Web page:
DAWN OF THE PLANET OF THE APES ✮✮ With Andy Serkis, Jason Clarke, Toby Kebell, Gary Oldman. Directed by Matt Reeves; scripted by Mark Bombeck, Rick Jaffa, Amanda Silver. 130 min. Rated PG-13 (for violence, profanity)








19 Responses to “Dawn of Planet of Apes ✮✮”

  1. Jordan Says:

    Clearly nobody wants to see a movie with you because you hate life and take the wind out of everyones sails.


  2. Jack Says:

    “Clearly”, Jordan is just another hateful fanboy that attacks a film critic for writing what he thinks.


    • Paul Grady Says:

      Thank you!,.It was a badd movie on every level,.Unless you wanna give it some sort of merit for special effects,.Which other than the Apes were pretty awful(for 12014),.But thew rest of the movie was terrible,.I mean the script was as bad as it could be,.I guess a 9 yr old with a 6 yr olds’ reading level might think it was original or interesting


  3. justin Says:

    you can NOT be serious with this review, i’d be interested to see what you consider a good movie


  4. Nicholas Says:

    Glenn Lovell, putting the “dope” in(to) cinemas.


  5. Kattalover Says:

    This movie was a mishmash of storylines we’ve seen in the past (Last of the Dogmen, Dances with Wolves, Apocalypto, and the first new Star Trek movie). Two thumbs down.


  6. Tel... Says:

    The movie doesn’t have the urgency of the original penned by Rod Serling. It was a time of civil upheaval and paranoia of a nuclear war with the Soviet Union. Serling played on both dynamics beautifully. The class structure of the apes, the downfall of man from nuclear war where no one wins, the forcing of the audience to see man subjegated and brutalized as allegory to his hubris and the civil rights movement of the time. It wasn’t preachy it was scary and smart.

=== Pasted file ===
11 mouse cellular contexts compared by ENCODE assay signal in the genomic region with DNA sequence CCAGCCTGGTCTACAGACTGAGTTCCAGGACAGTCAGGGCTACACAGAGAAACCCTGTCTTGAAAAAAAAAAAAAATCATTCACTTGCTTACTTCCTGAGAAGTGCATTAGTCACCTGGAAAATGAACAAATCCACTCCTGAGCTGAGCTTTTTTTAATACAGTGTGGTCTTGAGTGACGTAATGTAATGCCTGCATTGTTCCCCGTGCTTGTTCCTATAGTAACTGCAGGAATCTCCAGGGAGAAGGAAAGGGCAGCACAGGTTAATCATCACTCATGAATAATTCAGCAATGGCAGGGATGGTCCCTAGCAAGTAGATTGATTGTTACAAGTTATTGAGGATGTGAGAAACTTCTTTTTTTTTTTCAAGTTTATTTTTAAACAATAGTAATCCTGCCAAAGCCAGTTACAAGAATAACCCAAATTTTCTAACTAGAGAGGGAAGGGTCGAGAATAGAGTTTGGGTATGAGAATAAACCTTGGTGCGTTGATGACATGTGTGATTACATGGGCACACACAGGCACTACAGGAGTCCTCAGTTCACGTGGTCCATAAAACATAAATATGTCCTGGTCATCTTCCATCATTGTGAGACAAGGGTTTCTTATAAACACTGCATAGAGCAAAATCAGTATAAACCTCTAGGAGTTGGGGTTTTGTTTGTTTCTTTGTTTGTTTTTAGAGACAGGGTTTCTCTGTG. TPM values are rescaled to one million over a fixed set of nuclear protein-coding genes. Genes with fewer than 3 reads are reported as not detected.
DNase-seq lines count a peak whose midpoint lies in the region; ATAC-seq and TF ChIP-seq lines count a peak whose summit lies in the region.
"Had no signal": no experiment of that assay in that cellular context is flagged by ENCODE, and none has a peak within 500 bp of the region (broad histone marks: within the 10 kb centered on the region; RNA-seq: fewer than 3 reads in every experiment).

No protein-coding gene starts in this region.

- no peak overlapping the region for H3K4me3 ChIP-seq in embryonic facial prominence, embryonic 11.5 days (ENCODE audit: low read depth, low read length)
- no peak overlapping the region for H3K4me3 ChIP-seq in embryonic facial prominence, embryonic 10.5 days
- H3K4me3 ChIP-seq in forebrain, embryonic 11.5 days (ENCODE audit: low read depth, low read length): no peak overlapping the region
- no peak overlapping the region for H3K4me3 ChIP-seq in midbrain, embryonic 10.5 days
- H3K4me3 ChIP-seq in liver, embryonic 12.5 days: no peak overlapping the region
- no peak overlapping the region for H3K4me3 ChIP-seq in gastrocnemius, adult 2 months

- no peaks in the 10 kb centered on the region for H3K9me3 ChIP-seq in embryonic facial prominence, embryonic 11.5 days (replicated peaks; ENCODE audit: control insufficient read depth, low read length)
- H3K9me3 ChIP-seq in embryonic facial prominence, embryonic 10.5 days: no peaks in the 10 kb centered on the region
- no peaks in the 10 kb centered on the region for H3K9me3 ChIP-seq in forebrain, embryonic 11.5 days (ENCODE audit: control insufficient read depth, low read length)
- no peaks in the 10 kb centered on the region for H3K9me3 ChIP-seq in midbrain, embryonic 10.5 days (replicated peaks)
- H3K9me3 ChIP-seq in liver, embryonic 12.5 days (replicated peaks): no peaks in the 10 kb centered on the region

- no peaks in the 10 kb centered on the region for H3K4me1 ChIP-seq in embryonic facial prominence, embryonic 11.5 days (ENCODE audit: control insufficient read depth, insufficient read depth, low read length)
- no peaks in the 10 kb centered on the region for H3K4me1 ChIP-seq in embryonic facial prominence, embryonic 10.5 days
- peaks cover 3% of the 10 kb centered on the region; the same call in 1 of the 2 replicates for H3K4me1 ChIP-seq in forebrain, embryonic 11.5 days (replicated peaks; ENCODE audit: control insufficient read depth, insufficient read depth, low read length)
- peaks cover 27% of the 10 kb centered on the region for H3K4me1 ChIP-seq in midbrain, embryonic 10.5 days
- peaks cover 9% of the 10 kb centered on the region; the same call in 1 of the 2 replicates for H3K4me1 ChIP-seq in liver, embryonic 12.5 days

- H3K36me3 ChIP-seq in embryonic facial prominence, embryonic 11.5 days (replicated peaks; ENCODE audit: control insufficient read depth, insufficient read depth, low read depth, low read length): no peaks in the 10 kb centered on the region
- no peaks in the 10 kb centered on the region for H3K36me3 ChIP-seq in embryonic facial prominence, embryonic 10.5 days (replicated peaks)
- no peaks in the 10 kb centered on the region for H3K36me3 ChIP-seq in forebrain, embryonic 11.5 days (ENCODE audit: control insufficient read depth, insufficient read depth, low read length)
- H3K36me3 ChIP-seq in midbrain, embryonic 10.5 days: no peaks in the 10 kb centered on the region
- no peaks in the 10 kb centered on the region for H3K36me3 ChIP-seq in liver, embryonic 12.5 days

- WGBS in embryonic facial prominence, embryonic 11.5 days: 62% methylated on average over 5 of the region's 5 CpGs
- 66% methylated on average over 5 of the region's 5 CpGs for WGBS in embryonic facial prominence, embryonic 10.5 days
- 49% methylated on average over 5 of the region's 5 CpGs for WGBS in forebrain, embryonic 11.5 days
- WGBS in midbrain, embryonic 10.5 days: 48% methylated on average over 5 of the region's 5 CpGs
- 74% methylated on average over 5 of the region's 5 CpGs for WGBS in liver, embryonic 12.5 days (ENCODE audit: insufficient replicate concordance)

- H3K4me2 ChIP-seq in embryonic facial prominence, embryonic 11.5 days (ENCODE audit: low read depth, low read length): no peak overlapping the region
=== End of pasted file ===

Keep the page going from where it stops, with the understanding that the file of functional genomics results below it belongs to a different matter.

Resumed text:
This film on the other hand goes small. Anti-gun sentiment is it loftiest attempt and it gets a collective “meh” from the audience for it. And ironically…the apes have to pick up guns to be able to face man fairly in a fight. Oldman’s character Dreyfus doesn’t turn out to be the humans’ “Koba” but rather a man who’s lost everything and just wants to save what little there is left. It turns out his cautiousness about the apes was warranted. But…hollywood being what it is…Koba is able to sieze some weapons because two “redneck-esque” yahoos get drunk while shooting their guns. Dumb..just dumb.

    With a world right now boiling over from ebola in West Africa. HIV surging again throughout the world. Islamist insurgencies in the middle east. Russian power-politics in the Ukraine. Political turmoil in the U.S. Iraq and Afghanistan rattled by war, Europe in economic flux and an under-current of social unrest….and the writers of this movie went with gun-control for a Planet fo the Apes movie?

    I enjoyed this movie for a fantasy, sci-fi thriller. It’s good at that level..and heck..I just love the Planet of the Apes movies anyway..yes even Tim Burton’s drek (solely because Rick Baker did such a glorious job on the makeup). But it’s message is trite and far too myopic. I got the feeling the writers didn’t want to alienate huge swaths of the audience by being too overt in their liberal preachiness. But the movie didn’t need liberal preachiness at all. It needed a realistic grasp of the world we live in today.